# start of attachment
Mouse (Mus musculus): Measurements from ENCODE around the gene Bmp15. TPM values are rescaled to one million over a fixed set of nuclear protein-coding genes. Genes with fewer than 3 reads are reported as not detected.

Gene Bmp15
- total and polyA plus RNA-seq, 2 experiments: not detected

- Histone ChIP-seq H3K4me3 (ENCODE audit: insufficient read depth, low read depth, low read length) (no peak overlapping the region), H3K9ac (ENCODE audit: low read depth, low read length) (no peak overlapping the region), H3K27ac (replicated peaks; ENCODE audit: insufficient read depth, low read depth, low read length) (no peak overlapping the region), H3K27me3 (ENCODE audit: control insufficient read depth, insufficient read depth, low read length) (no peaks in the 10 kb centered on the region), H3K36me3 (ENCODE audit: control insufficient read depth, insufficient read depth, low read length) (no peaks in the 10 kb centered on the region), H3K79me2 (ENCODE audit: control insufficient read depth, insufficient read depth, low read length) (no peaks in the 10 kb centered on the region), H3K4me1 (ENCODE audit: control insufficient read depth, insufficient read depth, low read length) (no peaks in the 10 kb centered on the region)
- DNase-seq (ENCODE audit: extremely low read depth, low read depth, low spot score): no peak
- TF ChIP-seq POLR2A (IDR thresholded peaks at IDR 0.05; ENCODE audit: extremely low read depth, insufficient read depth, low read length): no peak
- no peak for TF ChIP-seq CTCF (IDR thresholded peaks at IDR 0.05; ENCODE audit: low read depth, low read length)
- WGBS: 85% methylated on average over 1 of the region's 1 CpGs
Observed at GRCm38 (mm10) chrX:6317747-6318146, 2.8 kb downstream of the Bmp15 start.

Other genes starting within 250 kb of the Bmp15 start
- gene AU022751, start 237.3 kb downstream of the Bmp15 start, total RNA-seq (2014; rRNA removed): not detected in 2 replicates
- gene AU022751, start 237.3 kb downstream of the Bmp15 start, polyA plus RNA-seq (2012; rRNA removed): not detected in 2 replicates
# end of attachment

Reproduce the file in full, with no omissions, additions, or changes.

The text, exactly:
Mouse (Mus musculus): Measurements from ENCODE around the gene Bmp15. TPM values are rescaled to one million over a fixed set of nuclear protein-coding genes. Genes with fewer than 3 reads are reported as not detected.

Gene Bmp15
- total and polyA plus RNA-seq, 2 experiments: not detected

- Histone ChIP-seq H3K4me3 (ENCODE audit: insufficient read depth, low read depth, low read length) (no peak overlapping the region), H3K9ac (ENCODE audit: low read depth, low read length) (no peak overlapping the region), H3K27ac (replicated peaks; ENCODE audit: insufficient read depth, low read depth, low read length) (no peak overlapping the region), H3K27me3 (ENCODE audit: control insufficient read depth, insufficient read depth, low read length) (no peaks in the 10 kb centered on the region), H3K36me3 (ENCODE audit: control insufficient read depth, insufficient read depth, low read length) (no peaks in the 10 kb centered on the region), H3K79me2 (ENCODE audit: control insufficient read depth, insufficient read depth, low read length) (no peaks in the 10 kb centered on the region), H3K4me1 (ENCODE audit: control insufficient read depth, insufficient read depth, low read length) (no peaks in the 10 kb centered on the region)
- DNase-seq (ENCODE audit: extremely low read depth, low read depth, low spot score): no peak
- TF ChIP-seq POLR2A (IDR thresholded peaks at IDR 0.05; ENCODE audit: extremely low read depth, insufficient read depth, low read length): no peak
- no peak for TF ChIP-seq CTCF (IDR thresholded peaks at IDR 0.05; ENCODE audit: low read depth, low read length)
- WGBS: 85% methylated on average over 1 of the region's 1 CpGs
Observed at GRCm38 (mm10) chrX:6317747-6318146, 2.8 kb downstream of the Bmp15 start.

Other genes starting within 250 kb of the Bmp15 start
- gene AU022751, start 237.3 kb downstream of the Bmp15 start, total RNA-seq (2014; rRNA removed): not detected in 2 replicates
- gene AU022751, start 237.3 kb downstream of the Bmp15 start, polyA plus RNA-seq (2012; rRNA removed): not detected in 2 replicates